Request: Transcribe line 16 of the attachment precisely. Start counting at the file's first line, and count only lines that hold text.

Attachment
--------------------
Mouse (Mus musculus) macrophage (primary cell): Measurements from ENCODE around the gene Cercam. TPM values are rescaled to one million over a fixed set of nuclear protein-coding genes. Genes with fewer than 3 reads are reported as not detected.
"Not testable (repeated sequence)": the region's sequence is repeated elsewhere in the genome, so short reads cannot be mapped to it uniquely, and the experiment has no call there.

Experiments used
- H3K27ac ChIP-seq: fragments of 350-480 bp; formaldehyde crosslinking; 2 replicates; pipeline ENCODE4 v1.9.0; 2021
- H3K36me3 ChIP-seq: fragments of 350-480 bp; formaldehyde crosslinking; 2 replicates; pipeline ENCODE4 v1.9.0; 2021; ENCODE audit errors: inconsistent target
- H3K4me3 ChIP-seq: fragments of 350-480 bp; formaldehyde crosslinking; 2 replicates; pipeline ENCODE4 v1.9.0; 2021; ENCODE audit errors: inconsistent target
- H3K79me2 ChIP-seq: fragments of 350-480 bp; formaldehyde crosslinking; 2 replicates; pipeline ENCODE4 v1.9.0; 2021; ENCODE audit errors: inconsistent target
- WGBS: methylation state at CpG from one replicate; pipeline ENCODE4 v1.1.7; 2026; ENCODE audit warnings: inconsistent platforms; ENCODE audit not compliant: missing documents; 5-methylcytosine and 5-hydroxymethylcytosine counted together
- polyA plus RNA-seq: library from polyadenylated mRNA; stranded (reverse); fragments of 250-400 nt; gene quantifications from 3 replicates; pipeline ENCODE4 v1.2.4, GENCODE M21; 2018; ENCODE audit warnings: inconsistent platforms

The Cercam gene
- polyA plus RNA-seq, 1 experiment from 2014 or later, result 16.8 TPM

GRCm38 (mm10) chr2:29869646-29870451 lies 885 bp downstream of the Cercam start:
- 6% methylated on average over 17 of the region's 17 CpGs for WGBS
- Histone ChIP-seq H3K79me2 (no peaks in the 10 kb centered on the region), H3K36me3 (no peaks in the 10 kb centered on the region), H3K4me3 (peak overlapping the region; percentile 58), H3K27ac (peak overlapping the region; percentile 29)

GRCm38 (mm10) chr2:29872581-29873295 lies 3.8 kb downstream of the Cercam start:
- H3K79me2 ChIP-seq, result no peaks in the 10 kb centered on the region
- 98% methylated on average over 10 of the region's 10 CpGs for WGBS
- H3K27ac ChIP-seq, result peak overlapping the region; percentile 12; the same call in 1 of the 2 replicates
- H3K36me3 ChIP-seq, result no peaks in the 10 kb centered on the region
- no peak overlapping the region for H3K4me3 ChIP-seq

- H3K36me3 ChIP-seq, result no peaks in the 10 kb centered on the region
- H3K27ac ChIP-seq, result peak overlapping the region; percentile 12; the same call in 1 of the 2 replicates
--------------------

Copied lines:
- H3K79me2 ChIP-seq, result no peaks in the 10 kb centered on the region